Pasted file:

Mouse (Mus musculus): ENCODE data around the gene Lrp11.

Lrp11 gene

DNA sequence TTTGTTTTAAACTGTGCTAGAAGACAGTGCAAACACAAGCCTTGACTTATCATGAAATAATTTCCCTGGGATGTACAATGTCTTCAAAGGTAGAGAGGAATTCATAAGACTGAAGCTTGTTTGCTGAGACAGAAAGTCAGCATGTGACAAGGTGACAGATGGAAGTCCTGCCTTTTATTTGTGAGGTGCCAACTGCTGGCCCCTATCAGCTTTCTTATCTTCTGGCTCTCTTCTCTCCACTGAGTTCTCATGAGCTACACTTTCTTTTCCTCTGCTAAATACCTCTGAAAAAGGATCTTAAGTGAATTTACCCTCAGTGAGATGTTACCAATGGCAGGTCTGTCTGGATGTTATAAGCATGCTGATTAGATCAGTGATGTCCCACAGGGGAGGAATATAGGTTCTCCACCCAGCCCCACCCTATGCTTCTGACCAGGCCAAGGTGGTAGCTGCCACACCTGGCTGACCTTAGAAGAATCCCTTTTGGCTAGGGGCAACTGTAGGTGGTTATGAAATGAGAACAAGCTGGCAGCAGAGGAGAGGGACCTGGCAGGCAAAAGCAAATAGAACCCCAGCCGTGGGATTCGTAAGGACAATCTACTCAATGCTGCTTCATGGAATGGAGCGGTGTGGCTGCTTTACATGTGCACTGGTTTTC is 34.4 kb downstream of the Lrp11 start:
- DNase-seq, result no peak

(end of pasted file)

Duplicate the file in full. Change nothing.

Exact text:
Mouse (Mus musculus): ENCODE data around the gene Lrp11.

Lrp11 gene

DNA sequence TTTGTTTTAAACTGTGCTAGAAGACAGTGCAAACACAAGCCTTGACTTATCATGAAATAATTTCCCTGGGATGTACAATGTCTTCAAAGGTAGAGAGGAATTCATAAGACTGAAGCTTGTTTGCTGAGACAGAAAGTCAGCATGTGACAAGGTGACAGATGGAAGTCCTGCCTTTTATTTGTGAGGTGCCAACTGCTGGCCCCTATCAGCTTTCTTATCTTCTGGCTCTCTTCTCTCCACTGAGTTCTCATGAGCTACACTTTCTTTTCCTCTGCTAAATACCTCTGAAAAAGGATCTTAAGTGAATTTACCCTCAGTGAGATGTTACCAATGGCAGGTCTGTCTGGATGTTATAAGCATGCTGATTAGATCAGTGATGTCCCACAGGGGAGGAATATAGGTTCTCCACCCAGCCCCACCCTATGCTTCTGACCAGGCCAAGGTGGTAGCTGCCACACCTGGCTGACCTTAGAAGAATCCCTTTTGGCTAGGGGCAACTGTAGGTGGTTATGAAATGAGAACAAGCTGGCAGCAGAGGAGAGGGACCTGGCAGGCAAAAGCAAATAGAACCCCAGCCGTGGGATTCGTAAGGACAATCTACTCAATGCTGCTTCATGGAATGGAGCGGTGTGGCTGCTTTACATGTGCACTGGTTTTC is 34.4 kb downstream of the Lrp11 start:
- DNase-seq, result no peak